6. Manage Your Time as You Manage Your Finance

Another good habit is the act of managing your time effectively. This goes a long way to impact your achievement.

Time management is what separates the successful from the rest of the world as we all possess the same amount of time. How you leverage time determines your potential to succeed in life.

So how do you manage your time effectively?

Here’s Jack Dorsey’s recommendation in one of the Techonomy events;

“I accomplish effective time management by theming my days and practicing self-discipline. These themes help me handle distractions and interactions. If a request or task does not align with the theme for that day, I don’t do it. This sets a cadence for everyone in the company to deliver and evaluate their progress”.

And this is Dorsey’s weekly theme:[5]

  • Monday – Management
  • Tuesdays – Product
  • Wednesday – Marketing and growth
  • Thursdays – Developers and partnerships
  • Fridays – Culture and recruiting
  • Saturdays – Taking off
  • Sundays – Reflection, feedback, strategy, and preparing for Monday

No wonder he was able to run two companies when others were struggling with one job.

7. Set Daily Goals with Intentions

Everyone has goals. It may relate to business or personal life. The truth is, we’re all tending towards a particular direction or another. Nevertheless, while long-term goals can offer you direction, it’s your daily goals that you establish that help you develop short-term goals that are essential for your success.

Long-term goals may not give you the motivation you need to keep on. But when you implement your short-term milestones daily, you become fired up, and you can overcome the challenges that come with taking on bigger tasks.

Here’s the main truth:Successful people don’t set goals without establishing their intentions. According to Jennifer Cohen of Forbes,[6]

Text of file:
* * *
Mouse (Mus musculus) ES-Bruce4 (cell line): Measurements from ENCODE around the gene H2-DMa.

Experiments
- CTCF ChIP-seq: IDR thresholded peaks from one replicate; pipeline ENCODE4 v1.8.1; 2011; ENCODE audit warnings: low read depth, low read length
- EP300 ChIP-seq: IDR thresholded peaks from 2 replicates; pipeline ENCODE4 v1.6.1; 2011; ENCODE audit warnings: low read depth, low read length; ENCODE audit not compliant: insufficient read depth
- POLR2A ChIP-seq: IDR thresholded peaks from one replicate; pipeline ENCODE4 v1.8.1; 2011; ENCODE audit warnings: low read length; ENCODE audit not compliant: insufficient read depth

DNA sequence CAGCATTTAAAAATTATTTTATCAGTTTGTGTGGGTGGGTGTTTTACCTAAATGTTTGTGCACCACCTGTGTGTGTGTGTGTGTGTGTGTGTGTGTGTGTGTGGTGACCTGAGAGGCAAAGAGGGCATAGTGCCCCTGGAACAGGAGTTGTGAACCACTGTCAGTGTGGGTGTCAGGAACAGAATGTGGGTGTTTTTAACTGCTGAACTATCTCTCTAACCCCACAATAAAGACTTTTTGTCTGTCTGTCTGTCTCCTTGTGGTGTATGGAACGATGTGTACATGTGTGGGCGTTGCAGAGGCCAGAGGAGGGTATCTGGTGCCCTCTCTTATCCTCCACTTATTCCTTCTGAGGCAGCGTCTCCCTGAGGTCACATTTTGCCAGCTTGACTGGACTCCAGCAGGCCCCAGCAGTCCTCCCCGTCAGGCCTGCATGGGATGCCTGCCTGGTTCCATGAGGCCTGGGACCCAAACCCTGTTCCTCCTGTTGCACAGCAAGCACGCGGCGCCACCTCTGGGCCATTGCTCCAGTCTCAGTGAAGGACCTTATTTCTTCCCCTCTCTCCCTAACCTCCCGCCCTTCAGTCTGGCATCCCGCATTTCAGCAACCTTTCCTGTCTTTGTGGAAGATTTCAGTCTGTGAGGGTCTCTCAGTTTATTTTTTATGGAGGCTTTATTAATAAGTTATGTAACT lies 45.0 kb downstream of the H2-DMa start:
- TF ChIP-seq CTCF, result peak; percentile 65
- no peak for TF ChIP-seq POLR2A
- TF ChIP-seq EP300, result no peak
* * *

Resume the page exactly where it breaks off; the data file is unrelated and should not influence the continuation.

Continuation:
“What helps you to achieve your desired expectation is ensuring intentions accompany your daily goals.”

Be intentional about your daily goals!

8. Seek Inspiration

It is usually difficult to be inspired for a considerable length of time. Sometimes, you become discouraged and feel like giving up on your goals when things are not working out as intended.

A practical approach to stay on top of the situation is to inspire yourself each day. When you wake up in the morning after meditation, watch some motivational videos, and let the story of great leaders inspire you.

Establish what Anthony Robbins called the ‘hour of power.’ Determine how many minutes you spend but make it count. Inspiration is the fuel for achievement because when you can conceive it in your mind, you can accomplish it.

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Michal Solowow, an investor and the founder of Mitex, a construction company puts it this way,[7]

“The problems I encounter in everyday life motivates me to find solutions. This is a self-propelling mechanism. becoming a billionaire was never a motivating factor.”

9. Save Steadily, Invest with All Prudence

I can exhaust the good habits to have without talking about saving and investing. Most times, you overlook the significance of saving for the future when you are living in your present moment. According to CNBC, a $1000 emergency will propel several Americans into debt.[8]

However, it is not enough to save, and you must invest your fund and be wise with it. If you pay attention to this now, you will set yourself for a life of success in the future. Ensure you save at least six months in your emergency account so you can be prepared for any future emergency.

10. Budget and Track Your Spendings

Benjamin Franklin warned of taking the precaution of little expenses. He said,

“A small leak sinks a great ship.”

It is easy to discard little expenses, but the truth is they always add up. This happens when you fail to budget.

Budgeting is a good habit to have, which can impact your financial life significantly. The money you spend on extravagant lifestyles can be saved and invested in your future.

The Bottom Line

Endeavor to cultivate these good habits to have to become more successful as you journey through life. The quicker you cultivate them, the faster you achieve your goals.

More About Habits

Featured photo credit: Andrijana Bozic via unsplash.com